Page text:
Marie-Hélène Beaulieu, Jannick Desforges, Stéphanie Poulin
Every day, air carriers use the national daily press to advertise airline fares at very tempting rates, which, unfortunately, do not coincide with what consumers actually have to pay. To the advertised prices must be added other costs, often referred to as surcharges by the airlines. Reference to these costs is in small, sometimes very small print, and the amount of these extras is not spelled out anywhere, though it is often quite substantial. Many Canadian consumers are unhappy with this situation and have filed complaints, in particular with the Air Travel Complaints Commissioner. To get a better grasp of this problem and propose remedial action, Option consommateur has conducted a study in two main parts. First, there was legislative research on the rules governing airline advertising in Canada, as well as in France, the United States and Australia. Secondly, a portrait was drawn up of certain advertising practices used by airlines. To do this, Option consommateur inventoried the airline advertising appearing in the first three weeks of February 2005 in certain daily newspapers in Montreal, Toronto and Vancouver. The objective was to make a particular analysis of the requirements placed on consumers by the airlines in order to obtain a ticket at the price advertised (for example, purchase of a round-trip ticket), the spread between the overall price paid and the price advertised, the explanatory notes added in the fine print of the announcement informing consumers that there were additional charges and the size of font used for these notes.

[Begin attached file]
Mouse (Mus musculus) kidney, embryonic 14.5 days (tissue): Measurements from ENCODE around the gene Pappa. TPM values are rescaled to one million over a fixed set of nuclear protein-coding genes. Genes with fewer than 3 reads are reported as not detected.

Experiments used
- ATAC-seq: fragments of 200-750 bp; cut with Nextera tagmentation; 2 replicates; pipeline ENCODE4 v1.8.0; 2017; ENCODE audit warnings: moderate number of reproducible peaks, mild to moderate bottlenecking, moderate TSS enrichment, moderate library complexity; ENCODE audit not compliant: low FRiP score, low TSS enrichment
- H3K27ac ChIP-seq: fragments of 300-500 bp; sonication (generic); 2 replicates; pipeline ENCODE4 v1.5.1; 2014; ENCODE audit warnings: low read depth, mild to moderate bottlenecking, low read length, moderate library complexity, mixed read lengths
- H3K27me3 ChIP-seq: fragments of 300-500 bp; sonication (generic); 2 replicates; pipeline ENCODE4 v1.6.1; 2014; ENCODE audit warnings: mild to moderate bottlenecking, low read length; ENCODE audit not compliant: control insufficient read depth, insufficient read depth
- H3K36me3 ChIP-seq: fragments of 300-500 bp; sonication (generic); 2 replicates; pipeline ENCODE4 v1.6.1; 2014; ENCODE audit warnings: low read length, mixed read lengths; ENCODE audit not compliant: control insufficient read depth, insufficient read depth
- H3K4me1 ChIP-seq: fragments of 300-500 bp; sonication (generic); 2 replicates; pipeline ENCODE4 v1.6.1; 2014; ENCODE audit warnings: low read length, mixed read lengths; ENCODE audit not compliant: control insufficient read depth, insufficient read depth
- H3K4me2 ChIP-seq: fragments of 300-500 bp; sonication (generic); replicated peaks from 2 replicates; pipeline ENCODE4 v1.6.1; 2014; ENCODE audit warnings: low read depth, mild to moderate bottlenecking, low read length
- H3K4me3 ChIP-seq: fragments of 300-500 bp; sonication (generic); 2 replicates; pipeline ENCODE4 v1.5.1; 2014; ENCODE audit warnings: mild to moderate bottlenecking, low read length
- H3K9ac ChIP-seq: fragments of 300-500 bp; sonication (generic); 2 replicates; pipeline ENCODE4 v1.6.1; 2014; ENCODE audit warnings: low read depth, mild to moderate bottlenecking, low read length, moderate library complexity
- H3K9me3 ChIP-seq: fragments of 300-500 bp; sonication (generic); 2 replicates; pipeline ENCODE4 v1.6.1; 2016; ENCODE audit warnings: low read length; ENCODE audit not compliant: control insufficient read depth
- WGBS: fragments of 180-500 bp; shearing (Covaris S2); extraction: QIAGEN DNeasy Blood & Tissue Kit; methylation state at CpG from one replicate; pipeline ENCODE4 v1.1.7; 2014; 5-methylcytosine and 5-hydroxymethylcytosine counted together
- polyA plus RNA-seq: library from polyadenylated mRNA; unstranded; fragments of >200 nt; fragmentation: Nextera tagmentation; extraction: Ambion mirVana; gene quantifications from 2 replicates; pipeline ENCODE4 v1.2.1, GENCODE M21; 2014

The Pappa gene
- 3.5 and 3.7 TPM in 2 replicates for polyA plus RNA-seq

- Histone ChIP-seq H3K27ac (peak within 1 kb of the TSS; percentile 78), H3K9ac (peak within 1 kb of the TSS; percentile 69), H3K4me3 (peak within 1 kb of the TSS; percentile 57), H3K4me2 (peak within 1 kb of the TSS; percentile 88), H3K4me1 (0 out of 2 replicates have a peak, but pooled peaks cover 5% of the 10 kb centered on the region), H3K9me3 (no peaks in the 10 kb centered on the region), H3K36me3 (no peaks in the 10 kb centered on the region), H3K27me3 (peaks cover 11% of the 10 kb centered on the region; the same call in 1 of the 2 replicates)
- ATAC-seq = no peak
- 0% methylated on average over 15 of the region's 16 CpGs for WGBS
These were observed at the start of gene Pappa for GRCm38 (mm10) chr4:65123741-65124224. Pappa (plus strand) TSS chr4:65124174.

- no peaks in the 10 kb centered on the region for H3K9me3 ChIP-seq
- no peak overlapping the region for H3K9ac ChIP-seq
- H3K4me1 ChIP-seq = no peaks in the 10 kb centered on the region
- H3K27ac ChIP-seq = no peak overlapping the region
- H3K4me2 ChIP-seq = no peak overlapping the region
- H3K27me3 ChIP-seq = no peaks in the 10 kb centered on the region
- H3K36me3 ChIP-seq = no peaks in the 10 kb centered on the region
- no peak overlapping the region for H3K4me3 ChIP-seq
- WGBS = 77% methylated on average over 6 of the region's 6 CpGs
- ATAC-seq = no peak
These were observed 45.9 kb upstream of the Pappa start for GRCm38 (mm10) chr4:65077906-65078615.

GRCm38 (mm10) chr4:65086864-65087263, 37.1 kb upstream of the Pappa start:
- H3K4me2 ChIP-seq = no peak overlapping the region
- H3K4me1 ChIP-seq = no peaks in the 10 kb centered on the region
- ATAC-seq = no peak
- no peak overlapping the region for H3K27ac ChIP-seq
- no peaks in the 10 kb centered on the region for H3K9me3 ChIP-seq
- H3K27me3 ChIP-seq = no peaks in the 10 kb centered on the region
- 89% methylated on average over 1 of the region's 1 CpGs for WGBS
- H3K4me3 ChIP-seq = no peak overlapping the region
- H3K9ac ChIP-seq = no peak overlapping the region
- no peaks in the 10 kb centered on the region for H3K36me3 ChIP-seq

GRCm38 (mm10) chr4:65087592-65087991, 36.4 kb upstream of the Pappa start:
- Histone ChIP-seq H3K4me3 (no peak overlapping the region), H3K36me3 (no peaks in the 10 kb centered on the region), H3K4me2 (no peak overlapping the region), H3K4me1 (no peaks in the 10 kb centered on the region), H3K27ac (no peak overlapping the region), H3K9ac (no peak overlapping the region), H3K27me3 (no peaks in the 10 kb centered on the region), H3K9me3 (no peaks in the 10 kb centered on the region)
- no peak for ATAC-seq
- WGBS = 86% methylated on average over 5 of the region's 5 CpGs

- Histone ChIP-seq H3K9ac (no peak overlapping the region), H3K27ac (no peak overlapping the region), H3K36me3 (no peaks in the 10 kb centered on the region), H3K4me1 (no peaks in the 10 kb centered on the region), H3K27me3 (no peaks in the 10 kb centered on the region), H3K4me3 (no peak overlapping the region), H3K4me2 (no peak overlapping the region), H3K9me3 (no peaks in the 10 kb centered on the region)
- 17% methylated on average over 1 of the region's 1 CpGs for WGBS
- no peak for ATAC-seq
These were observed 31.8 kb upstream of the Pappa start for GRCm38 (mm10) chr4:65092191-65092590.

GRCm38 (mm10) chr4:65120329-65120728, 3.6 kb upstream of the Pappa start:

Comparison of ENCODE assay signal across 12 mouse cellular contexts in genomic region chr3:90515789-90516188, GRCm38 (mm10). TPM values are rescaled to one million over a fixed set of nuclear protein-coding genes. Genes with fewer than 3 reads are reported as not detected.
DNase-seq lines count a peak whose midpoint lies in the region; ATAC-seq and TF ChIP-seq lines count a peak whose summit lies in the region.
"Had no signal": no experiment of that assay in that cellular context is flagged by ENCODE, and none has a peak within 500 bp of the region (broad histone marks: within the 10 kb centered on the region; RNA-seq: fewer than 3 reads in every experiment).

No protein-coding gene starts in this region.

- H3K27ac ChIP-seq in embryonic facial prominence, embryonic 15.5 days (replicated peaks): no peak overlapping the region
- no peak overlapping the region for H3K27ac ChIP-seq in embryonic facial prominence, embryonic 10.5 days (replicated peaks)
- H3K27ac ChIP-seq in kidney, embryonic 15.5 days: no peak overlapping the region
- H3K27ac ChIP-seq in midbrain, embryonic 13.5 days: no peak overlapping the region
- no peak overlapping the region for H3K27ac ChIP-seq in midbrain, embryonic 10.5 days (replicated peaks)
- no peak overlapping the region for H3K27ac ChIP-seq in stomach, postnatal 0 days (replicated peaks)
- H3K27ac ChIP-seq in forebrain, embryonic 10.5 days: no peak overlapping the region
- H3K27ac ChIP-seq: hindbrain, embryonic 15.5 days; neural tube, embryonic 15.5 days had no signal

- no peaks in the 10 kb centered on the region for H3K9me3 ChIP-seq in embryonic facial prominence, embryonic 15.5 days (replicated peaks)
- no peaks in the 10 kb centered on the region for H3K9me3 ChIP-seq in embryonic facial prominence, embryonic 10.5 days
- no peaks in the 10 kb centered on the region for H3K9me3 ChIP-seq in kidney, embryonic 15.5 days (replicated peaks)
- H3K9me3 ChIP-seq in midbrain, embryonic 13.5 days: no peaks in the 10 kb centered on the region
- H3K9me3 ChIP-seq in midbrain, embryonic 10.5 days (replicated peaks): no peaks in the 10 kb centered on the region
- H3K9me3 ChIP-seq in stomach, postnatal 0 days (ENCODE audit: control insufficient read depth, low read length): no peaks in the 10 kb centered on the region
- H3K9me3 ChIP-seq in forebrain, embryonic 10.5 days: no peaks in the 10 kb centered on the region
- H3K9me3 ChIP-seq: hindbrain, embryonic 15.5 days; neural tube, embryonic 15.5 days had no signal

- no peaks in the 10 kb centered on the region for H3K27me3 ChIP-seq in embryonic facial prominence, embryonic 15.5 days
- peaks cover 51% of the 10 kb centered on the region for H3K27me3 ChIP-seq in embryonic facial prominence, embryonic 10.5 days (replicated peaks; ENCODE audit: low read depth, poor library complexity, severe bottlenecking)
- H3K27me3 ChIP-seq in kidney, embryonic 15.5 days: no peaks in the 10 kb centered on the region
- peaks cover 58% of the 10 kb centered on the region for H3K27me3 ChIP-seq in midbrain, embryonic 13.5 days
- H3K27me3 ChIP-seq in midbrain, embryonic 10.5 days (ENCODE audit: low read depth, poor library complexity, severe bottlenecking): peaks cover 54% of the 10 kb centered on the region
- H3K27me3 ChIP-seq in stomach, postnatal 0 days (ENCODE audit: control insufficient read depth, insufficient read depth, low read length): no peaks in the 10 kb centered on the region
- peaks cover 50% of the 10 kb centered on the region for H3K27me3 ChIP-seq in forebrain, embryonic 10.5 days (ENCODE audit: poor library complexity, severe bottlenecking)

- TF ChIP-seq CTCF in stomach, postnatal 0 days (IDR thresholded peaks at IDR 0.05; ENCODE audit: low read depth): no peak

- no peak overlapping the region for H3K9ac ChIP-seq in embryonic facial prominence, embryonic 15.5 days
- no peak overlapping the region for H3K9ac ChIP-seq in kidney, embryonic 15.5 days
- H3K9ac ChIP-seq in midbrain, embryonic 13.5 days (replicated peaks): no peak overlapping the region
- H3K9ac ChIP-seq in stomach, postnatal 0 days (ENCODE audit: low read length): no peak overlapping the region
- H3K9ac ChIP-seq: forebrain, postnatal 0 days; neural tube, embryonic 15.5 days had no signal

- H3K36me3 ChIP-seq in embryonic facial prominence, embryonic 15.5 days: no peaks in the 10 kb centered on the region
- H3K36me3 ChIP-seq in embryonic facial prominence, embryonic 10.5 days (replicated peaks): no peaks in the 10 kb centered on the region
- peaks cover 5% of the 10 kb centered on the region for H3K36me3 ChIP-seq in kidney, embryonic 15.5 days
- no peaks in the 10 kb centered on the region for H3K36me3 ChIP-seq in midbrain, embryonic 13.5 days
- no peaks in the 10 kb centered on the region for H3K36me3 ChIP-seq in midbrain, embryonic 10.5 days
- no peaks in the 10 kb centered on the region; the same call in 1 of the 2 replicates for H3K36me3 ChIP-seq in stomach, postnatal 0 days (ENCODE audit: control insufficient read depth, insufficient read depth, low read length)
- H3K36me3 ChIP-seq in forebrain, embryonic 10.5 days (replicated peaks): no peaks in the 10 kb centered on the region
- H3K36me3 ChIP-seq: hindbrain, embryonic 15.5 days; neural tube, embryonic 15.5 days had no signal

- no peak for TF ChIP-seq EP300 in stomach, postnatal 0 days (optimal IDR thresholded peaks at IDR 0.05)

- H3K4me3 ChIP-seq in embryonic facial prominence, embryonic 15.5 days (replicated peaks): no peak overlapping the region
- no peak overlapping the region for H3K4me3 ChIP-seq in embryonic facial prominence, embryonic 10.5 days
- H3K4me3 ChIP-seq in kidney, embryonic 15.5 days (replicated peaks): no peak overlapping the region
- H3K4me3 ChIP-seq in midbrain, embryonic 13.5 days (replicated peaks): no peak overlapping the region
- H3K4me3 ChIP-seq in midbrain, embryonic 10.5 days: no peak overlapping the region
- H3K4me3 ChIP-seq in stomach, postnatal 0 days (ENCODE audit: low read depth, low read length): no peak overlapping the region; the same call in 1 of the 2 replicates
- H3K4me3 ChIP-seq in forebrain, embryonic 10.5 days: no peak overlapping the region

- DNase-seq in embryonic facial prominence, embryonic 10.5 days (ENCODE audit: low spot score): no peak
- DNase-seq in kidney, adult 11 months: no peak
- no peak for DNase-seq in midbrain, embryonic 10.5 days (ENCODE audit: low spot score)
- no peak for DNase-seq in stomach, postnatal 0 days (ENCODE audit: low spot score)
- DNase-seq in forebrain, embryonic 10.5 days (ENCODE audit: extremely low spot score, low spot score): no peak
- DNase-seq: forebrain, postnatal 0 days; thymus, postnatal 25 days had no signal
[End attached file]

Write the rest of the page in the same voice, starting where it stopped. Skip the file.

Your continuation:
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French (PDF document)
OCA Funded ResearchThis research received funding support through the Office of Consumer Affairs' Contributions Program.
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Source: Consumer Policy Research Database